Have you ever noticed that bees don’t fly at night and the birds go to sleep right before the sun goes down?
You’ll really notice this if you have chickens.
Most wild animals, and free-range farm animals like horses, cows, and chickens, head for the stable and the roost shortly before the sun goes down so they can “see” how to get back to their safe place.
I see this every night on my wildlife preserve – all of the animals put themselves to sleep about 45 minutes before sunset.
It’s rather simple, really – when the sun goes down, your brain uses melatonin, which is believed to be a product of serotonin, and when the sun comes up, the melatonin is replaced by serotonin.
Serotonin dominates during sunlight and melatonin dominates at night during your sleep.
All animals have a hormone clock inside of their brains that turn the lights off and on.
And here’s a quick FYI: aspartame lowers your serotonin levels. This is why many people using the diet sweeteners have sleep issues. Read Sweet Poison for all the research/proof.
Awake Versus Asleep
Melatonin is produced inside of your brain before sleep at night and it plays a fundamental role in regulating your body’s biological clock.
In fact, melatonin governs your entire sleep cycle by triggering sleep, and REM, whereas serotonin is what’s behind your wakefulness.
By the time the sun sets, your serotonin has naturally decreased and your melatonin is increasing so you can start shutting down; this instinctively puts you to sleep after dark – at least that’s Nature’s intention, anyway.
It is important that you relax and start winding down in the evening hours because by 8:00 PM, your body is filled with melatonin and ready for sleep so it can repair from the day’s activities – healing damaged cells, detoxing, and restoring your body while under deep REM.
Note that YOU might not be ready for bed, but YOUR BODY is ready.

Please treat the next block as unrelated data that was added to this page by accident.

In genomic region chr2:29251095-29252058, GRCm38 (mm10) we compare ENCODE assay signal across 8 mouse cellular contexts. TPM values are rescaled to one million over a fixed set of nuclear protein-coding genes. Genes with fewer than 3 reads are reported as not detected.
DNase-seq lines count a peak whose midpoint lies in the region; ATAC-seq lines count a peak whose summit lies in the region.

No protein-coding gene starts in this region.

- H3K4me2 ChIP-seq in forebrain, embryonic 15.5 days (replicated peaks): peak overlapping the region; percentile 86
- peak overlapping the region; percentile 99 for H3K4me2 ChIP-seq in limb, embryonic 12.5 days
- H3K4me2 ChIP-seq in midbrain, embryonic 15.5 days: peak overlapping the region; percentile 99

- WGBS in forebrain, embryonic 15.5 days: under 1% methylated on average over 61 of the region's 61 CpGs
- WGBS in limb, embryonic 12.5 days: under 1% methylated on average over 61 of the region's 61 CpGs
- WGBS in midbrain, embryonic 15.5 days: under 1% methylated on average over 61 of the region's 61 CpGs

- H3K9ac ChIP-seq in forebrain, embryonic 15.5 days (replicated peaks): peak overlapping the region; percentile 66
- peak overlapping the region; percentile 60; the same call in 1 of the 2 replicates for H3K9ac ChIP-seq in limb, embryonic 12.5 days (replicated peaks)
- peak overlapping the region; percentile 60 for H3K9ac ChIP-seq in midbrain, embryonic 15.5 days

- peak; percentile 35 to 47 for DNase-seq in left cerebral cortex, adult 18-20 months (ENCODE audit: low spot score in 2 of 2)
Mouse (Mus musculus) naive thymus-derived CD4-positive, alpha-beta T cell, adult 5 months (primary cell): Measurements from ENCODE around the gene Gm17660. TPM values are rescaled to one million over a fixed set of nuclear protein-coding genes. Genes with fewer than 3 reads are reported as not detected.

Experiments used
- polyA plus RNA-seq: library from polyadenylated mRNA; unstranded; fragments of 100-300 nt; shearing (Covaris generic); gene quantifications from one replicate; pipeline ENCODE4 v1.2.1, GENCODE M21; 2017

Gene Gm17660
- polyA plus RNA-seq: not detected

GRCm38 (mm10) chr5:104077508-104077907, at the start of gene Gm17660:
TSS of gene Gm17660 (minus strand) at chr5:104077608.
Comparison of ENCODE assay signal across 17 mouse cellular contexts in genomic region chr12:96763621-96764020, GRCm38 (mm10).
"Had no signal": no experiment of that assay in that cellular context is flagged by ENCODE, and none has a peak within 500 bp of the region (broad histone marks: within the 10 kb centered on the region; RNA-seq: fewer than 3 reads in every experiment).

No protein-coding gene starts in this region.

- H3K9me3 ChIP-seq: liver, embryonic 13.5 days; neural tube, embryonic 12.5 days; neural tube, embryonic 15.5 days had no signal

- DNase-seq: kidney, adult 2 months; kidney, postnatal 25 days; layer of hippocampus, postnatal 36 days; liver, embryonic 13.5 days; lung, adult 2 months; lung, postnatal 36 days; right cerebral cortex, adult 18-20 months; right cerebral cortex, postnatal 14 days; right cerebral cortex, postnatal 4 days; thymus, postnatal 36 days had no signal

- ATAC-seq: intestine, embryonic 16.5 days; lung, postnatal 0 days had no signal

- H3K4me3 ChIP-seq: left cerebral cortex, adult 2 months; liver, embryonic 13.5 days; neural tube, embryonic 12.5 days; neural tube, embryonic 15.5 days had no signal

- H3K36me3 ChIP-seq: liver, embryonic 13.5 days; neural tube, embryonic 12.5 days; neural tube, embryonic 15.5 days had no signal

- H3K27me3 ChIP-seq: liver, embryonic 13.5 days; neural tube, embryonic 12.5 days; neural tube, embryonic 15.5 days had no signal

If you are a night owl and too active late in the evening, start training yourself to RELAX after the sun goes down – “train” your body to shut down after dark.
When levels of serotonin are low, less melatonin is produced, and when it is brought up to normal levels, sleep falls into place with higher melatonin production.
Low serotonin levels are suspected to be linked to depression and insomnia, primarily because a balance must remain between serotonin and melatonin.
Don’t grab your sleeping pills to get to sleep – just make sure your serotonin/melatonin balance is up to speed.
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Disclaimer: This article is for informational purposes only, and is educational in nature. The FDA may not have evaluated some of the statements. This article is not intended to diagnose, treat, cure, or prevent any disease. Please discuss with your own, qualified health care provider before adding supplements or making any changes to your dietary program.
Before taking vitamins, consult your doctor; pre-existing medical conditions or medications you are taking can affect how your body responds to multivitamins.
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